Overweight People In Their 20s Would Likely Increase The Risk Of Two Cancers

First Posted: Mar 18, 2017 05:00 AM EDT

A new study indicates that those people who were overweight in their 20s would likely increase the risk of acquiring esophageal and stomach cancers by 60 percent to 80 percent. If they also become obese later in life, the risk could also heighten.

The study was printed in the British Journal of Cancer. It was led by researcher Jessica Petrick from the U.S. National Cancer Institute in Bethesda, MD, and other colleagues, according to CBS News.

Dr. Petrick explained that the results of the study accentuate the possibility of weight control programs for alleviating the risk of developing esophageal and stomach cancers, which both have extremely poor survival. She added that extra weight can cause acid reflux problems and heartburn leading to cancer.

In the study, the researchers examined the health data of over 400,000 people considering their height and weight at ages 20, 50 and the time they participated in the study. The team identified the people who had acquired cancers as the years passed by.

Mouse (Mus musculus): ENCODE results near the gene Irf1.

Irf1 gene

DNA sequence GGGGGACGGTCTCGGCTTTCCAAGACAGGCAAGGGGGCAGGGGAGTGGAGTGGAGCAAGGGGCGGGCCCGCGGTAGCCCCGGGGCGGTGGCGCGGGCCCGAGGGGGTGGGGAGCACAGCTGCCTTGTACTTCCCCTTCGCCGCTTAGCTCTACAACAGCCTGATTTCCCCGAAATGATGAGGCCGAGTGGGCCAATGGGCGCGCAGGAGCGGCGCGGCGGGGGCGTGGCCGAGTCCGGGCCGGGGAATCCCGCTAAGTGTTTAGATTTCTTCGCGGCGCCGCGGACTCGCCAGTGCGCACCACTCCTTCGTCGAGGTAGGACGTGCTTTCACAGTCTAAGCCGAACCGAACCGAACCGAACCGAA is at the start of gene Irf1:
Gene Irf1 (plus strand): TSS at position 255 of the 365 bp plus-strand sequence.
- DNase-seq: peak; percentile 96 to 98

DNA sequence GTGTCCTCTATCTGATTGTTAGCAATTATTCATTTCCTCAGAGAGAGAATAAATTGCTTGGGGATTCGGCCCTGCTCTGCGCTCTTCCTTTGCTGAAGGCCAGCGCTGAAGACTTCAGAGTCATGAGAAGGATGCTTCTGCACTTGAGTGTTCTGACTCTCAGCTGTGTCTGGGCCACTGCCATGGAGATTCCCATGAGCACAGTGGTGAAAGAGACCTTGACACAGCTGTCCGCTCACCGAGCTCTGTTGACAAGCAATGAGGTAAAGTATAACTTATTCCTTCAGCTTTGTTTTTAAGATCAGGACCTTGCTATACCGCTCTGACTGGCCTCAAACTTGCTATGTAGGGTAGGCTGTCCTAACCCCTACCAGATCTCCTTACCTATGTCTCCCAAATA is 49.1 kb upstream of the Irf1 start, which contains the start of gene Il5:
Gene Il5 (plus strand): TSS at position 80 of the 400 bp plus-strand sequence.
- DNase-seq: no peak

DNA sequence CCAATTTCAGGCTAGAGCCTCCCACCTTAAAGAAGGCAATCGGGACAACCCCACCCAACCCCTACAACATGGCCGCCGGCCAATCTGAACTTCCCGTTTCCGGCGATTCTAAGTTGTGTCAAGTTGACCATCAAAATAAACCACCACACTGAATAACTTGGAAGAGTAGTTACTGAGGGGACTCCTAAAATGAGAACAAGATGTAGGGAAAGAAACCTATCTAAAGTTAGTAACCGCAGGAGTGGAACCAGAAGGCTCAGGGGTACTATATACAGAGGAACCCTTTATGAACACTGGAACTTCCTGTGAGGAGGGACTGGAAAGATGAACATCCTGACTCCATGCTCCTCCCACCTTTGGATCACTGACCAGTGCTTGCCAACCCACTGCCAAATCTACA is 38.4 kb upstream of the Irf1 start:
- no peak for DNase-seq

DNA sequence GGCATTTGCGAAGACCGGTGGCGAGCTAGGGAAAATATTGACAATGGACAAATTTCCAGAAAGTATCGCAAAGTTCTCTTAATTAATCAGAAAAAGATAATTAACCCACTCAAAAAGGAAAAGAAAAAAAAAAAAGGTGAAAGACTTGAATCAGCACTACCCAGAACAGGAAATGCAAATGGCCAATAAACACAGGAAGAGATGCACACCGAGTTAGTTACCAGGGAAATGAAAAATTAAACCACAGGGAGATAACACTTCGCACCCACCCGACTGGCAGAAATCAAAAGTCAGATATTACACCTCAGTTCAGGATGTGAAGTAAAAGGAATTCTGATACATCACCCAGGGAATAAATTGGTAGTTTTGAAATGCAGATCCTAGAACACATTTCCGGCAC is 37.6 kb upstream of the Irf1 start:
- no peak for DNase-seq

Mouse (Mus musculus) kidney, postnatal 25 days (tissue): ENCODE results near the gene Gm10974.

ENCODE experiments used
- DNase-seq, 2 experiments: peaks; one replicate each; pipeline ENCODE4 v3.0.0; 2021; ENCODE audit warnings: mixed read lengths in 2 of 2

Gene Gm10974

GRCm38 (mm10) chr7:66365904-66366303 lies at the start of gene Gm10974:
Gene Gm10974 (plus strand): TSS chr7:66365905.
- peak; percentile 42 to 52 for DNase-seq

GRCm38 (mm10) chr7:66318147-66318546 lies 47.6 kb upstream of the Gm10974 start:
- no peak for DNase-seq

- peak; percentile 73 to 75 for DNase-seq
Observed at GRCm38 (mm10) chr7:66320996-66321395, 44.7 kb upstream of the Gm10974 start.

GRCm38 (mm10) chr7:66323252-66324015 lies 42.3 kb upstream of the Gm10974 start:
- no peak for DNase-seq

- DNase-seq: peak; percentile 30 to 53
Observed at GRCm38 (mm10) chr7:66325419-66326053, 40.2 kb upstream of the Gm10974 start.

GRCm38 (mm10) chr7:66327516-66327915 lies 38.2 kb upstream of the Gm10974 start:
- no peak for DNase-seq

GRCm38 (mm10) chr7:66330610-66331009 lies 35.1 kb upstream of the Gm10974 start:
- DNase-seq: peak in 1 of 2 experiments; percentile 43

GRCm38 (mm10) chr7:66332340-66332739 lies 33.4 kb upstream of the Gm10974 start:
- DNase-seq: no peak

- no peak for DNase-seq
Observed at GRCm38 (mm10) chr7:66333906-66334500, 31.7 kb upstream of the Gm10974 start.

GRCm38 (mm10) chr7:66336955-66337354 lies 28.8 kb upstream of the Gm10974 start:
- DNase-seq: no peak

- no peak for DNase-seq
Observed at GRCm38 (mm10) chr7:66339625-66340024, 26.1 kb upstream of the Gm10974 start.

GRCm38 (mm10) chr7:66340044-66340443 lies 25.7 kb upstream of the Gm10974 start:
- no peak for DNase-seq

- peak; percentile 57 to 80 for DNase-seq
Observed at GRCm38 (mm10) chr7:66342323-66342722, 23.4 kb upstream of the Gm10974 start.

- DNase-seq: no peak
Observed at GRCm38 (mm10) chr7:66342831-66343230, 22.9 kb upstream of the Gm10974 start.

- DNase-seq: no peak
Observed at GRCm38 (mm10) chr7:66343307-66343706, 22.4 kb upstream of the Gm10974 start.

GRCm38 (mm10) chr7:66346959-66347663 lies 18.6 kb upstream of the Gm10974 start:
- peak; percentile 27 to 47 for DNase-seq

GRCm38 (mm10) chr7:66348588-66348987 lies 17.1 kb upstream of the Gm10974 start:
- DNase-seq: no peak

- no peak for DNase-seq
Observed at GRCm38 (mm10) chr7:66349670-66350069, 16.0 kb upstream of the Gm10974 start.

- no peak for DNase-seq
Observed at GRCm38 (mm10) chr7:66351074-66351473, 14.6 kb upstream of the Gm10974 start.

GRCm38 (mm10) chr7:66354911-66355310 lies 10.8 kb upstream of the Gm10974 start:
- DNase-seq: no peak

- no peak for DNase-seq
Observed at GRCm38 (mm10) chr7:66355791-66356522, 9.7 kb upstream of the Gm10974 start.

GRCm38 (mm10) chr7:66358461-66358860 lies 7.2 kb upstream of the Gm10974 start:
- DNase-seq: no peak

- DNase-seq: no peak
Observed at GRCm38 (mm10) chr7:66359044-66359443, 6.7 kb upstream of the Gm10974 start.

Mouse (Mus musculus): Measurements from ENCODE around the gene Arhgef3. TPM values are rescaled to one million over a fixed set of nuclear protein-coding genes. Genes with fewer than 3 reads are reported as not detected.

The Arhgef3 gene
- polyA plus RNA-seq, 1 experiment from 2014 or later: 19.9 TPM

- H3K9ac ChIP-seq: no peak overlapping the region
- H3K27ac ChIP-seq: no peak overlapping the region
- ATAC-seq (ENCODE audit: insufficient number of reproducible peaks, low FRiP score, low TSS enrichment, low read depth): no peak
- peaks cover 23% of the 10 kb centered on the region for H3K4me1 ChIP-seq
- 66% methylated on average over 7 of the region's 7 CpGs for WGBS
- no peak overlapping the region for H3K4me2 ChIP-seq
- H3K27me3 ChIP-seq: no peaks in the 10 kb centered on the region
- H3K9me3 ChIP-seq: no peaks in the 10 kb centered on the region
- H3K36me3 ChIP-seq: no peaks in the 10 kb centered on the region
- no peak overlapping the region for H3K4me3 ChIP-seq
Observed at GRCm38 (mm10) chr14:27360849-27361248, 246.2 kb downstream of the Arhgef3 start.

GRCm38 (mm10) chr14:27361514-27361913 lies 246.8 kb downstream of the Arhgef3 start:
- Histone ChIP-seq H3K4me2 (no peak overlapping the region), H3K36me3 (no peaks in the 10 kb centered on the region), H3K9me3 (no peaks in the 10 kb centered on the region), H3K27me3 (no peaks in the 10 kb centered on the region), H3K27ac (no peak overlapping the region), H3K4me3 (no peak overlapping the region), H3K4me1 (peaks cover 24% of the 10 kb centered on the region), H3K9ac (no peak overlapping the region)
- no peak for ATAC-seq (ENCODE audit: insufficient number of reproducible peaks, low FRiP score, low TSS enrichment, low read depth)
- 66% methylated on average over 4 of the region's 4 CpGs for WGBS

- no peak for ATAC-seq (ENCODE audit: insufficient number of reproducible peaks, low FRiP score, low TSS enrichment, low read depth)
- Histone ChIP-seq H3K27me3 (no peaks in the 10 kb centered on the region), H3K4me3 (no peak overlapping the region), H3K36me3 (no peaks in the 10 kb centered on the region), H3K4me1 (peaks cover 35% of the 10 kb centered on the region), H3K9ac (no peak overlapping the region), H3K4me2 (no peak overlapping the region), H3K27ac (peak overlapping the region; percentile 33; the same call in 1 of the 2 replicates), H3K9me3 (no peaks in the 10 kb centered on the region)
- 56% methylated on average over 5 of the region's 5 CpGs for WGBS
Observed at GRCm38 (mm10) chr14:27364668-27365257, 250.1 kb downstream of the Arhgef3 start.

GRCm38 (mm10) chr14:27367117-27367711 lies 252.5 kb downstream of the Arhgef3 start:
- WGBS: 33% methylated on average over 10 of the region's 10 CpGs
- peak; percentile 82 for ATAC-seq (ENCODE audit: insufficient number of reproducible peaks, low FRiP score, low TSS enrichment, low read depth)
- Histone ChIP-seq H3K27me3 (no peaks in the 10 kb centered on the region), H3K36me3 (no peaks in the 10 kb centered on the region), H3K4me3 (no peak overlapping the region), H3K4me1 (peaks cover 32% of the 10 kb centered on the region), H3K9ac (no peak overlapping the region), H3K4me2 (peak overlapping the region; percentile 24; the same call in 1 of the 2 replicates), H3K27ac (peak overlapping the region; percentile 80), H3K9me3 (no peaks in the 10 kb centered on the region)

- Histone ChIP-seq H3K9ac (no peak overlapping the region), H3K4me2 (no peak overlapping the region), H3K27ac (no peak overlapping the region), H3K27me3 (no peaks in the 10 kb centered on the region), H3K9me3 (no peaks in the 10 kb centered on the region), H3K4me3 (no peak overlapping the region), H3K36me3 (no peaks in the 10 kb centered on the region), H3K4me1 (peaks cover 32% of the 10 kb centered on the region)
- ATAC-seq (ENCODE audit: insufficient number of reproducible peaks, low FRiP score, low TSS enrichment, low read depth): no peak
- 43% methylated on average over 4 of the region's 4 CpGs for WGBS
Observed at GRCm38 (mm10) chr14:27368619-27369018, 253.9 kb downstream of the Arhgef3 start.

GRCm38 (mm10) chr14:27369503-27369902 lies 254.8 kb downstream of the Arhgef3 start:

The results showed that the participants who were overweight at age 20 had 60 percent to 80 percent would likely acquire the esophageal and stomach cancers in later life than those who had healthy and normal weight. Meanwhile, those participants who gained more than 20 kilograms by age 50 doubled their risk of developing esophageal cancer and fairly increased their risk of stomach cancer, according to Global News.

Dr. Graham Colditz, a Washington University School of Medicine professor, said that the burden of cancer because of overweight or obesity is vast than expected. He added that several of the newly detected cancers associated with overweight have not been on people's radar.

It is reported that about 640 million adults and 110 million children all around the globe are classified as obese. In Canada alone, there are about 14 million obese or overweight adults and 500,000 children who are overweight, according to Statistics Canada.

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